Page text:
Several of the interesting portraits in Gallery A had been cleaned and restored. The result was very gratifying, as many of them had been in poor condition for some years past. In Room B, where the fine art collections are exhibited, a great change was observable. In the next gallery (Room C) the ethnographical collections are arranged on a scientific basis. They commence with the prehistoric specimens, of which there is a fine collection, and which illustrate the mode of life of man who lived before written history began. They are arranged in an accepted chronological order, passing through the Palæolithic, Neolithic, and the Bronze Ages, into the

early Historic Period, and thence to the present time. Here the specimens which illustrate the manners and customs of modern savage and barbaric races begin. These are arranged according to the geographical distribution of the peoples they represent, and form a highly interesting section of the museum, all of them being clearly labelled. The committee intend publishing a

special handbook for this department.

Alderman Mandley exhibited many rare books and MSS. belonging to the library. He also exhibited and described the original MS. of the "Salford Ancient Court Records."

The members before leaving expressed their admiration of the excellent arrangement of the ethnographical collection, and considered that the whole of the museum had been vastly improved during the last few years.

Wednesday, May 20th, 1896.


Twenty members visited the ground between Rocher Vale and Hartshead Pike. Mr. S. Andrew had charge of the party and supplied each member with an improvised map of the district.

The first object visited was the old steam engine at Fairbottom, a brief notice being given by Mr. G. C. Yates of those scientific men whose genius had been. required to bring this engine to perfection.

Mr. Andrew spoke on Rocher Vale, its "pots and pans," its ancient cell, its pre-Reformation chapel, and its place-names. Its "pots and pans" had very likely been formed by the action of the stream on a bed of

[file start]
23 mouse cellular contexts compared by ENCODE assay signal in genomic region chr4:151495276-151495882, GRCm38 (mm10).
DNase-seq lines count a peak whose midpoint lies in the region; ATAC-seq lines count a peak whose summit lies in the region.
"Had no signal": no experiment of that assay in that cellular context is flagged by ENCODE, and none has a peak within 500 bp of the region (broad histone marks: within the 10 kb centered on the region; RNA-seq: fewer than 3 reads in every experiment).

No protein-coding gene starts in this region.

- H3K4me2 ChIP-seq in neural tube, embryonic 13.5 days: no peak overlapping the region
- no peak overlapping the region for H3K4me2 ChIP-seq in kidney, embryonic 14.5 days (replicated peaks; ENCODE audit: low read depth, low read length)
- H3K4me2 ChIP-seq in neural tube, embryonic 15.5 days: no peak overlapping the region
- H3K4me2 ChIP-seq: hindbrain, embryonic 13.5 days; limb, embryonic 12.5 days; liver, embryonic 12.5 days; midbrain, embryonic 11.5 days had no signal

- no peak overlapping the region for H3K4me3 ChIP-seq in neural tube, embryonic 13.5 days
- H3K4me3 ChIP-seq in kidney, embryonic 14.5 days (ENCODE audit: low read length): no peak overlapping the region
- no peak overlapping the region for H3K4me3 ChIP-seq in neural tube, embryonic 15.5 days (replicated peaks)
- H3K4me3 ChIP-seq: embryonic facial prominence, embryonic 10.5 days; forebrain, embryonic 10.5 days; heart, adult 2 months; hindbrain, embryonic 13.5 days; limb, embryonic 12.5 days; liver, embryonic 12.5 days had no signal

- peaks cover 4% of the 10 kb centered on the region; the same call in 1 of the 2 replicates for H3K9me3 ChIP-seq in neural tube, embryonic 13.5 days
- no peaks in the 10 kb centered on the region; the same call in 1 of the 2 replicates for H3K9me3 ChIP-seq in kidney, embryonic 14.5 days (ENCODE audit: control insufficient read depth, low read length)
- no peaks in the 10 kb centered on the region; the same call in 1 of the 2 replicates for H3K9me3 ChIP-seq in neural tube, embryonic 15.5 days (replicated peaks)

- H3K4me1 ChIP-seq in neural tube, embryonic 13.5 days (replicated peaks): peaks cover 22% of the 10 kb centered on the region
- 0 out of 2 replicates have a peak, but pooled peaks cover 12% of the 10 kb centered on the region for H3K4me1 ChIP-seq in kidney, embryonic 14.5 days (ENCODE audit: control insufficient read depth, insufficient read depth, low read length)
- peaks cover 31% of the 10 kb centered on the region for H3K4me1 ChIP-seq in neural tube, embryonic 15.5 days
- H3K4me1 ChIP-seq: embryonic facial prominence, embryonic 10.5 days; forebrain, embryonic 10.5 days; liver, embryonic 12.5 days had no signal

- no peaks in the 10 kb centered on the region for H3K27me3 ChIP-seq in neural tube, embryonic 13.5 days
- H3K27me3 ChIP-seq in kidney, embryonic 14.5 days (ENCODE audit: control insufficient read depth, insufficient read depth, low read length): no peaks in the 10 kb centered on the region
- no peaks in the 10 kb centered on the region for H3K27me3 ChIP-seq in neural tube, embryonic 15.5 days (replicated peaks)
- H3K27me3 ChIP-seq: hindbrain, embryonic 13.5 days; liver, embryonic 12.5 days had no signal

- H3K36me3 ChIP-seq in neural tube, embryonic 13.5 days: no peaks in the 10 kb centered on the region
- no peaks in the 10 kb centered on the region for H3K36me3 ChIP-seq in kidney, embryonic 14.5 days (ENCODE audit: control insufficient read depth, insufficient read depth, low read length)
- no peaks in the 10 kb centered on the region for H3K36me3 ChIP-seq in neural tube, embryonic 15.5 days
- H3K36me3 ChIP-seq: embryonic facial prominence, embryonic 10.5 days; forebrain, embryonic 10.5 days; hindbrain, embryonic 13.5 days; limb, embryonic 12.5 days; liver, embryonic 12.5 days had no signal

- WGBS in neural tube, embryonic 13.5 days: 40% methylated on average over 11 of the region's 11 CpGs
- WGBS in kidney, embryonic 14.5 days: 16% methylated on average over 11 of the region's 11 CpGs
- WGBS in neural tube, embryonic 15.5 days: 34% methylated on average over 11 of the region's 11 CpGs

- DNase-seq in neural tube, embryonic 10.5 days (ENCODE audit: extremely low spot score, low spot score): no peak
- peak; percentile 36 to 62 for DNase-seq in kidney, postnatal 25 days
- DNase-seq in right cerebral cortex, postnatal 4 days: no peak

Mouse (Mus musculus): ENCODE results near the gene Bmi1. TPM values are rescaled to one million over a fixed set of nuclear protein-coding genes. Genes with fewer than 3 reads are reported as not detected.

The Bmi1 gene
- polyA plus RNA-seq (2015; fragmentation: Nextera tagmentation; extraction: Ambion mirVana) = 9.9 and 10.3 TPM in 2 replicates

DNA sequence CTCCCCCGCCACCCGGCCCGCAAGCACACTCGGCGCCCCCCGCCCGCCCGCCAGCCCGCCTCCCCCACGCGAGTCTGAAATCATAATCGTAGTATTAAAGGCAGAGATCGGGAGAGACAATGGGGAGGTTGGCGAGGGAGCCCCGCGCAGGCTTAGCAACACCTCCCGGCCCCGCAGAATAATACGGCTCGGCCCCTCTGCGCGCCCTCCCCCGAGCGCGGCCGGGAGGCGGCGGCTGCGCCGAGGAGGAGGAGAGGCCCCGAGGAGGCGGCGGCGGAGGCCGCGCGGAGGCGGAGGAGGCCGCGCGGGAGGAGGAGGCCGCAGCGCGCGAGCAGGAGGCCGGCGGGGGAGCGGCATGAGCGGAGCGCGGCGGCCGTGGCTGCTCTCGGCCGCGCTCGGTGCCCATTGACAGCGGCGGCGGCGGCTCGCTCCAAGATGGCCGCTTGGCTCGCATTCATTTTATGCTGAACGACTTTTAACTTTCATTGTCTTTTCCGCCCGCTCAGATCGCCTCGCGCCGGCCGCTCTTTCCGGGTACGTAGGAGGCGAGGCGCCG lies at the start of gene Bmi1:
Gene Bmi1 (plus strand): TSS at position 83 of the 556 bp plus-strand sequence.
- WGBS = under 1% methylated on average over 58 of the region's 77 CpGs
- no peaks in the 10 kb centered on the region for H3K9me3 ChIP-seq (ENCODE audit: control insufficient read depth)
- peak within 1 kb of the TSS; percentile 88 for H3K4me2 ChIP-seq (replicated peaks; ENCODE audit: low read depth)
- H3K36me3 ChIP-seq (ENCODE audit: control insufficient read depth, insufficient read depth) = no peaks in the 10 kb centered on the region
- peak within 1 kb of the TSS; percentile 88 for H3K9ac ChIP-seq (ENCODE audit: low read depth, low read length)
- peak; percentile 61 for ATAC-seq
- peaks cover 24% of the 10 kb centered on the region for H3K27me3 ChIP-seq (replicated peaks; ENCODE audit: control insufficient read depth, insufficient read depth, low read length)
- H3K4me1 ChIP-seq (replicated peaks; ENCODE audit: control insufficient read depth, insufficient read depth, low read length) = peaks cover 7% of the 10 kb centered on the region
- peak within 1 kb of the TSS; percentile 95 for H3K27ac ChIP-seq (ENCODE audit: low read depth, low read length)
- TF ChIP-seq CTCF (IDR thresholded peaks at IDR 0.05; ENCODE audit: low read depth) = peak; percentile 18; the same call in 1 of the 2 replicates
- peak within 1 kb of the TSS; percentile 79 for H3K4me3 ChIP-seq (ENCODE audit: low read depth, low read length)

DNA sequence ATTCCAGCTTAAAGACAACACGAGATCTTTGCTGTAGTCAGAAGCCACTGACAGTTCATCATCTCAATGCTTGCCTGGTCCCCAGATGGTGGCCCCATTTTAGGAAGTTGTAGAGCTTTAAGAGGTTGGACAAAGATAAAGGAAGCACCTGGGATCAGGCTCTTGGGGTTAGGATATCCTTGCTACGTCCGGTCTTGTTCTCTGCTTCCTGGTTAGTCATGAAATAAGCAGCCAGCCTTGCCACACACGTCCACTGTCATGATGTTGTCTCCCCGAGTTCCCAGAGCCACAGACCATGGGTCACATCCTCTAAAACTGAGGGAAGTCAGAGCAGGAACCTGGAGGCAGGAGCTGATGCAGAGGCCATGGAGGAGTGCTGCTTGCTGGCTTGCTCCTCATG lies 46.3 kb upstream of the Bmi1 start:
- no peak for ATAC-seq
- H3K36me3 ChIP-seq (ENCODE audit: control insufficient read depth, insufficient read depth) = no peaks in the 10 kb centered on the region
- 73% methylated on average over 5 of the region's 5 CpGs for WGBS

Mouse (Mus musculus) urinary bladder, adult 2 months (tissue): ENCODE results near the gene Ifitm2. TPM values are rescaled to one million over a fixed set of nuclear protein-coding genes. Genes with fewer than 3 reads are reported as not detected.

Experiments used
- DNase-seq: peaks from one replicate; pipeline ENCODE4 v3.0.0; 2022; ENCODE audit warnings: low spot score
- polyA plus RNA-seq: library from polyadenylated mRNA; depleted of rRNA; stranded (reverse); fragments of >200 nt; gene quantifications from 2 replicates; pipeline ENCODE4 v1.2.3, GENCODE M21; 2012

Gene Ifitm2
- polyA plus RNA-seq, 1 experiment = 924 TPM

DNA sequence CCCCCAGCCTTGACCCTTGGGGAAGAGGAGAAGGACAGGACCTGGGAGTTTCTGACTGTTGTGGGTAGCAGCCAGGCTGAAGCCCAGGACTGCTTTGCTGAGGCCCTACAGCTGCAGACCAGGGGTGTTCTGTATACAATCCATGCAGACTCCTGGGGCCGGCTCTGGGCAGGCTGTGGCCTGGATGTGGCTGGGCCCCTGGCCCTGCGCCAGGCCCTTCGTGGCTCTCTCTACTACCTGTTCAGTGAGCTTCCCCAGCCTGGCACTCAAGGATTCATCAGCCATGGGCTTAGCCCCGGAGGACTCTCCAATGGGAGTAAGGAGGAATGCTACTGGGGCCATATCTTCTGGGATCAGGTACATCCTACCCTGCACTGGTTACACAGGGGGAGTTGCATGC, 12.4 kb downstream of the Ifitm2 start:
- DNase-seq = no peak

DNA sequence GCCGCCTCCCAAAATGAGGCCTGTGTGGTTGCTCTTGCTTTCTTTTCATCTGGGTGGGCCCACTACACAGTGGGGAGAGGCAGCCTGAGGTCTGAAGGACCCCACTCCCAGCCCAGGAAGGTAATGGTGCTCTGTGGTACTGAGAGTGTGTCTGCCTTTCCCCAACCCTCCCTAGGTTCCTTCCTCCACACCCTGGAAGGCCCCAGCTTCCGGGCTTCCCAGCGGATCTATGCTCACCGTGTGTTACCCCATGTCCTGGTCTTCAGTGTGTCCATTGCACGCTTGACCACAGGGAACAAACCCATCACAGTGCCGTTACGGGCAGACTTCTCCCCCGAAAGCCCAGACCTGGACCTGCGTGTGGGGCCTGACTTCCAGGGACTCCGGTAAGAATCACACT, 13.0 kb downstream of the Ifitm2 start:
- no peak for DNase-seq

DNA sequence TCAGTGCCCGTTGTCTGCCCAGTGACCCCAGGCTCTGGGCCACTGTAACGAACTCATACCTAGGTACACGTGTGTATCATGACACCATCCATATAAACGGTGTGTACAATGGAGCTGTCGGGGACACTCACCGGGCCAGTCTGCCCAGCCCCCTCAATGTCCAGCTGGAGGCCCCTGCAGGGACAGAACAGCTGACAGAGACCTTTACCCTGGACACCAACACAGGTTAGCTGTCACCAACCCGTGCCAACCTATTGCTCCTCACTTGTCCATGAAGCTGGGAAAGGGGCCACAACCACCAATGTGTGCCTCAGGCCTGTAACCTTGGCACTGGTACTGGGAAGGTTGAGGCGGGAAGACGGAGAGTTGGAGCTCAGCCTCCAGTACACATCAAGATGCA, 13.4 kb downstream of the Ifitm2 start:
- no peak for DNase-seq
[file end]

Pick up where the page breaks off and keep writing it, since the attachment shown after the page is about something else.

rock, from which possibly Rocher takes its name—rocher meaning rock. The texture of the rock was composed of large nodules embedded in a kind of free sandstone. The nodules had very likely been forced out of their places by the action of the stream, thus causing what seemed to be round excavations, which were worn quite smooth, as was the case at the Stryd in Bolton Woods. Popular superstition in ancient times ascribed the formation of these pots and pans to the handicraft of the immortal gods, hence no doubt they were looked on by the ancient barbarians as shrines. An ancient cell was spoken of by James Butterworth as being in existence within his lifetime. This cell had evidently been used as a human dwelling, and was formed in a rocky declivity in the eastern bank of the stream. Whether this cell had been used as a rock shelter by early man or had formed at one time the lonely dwelling of a recluse it was impossible to say, as the place had been disturbed and the cell done away with. The ancient chapel at the Top-o'th'-Bank was known only to tradition, described by James Butterworth


That grey-headed dame,

Who by the cottage dying flame,
With rheumy eyes and palsied head
Oft mumbles o'er the embers red.

The same authority states that a long detail of superstitious wonders were performed here, but what these wonders were deponent sayeth not. All trace of the ancient chapel has been swept away. The place-names near Rocher were peculiar, many of them no doubt being old labels expressive of original thought. The Medlock meant the full brook. Dean Clough and Dean Shut conveyed the idea of an enclosed or sacred grove, and was probably a relic of tree worship. Then we had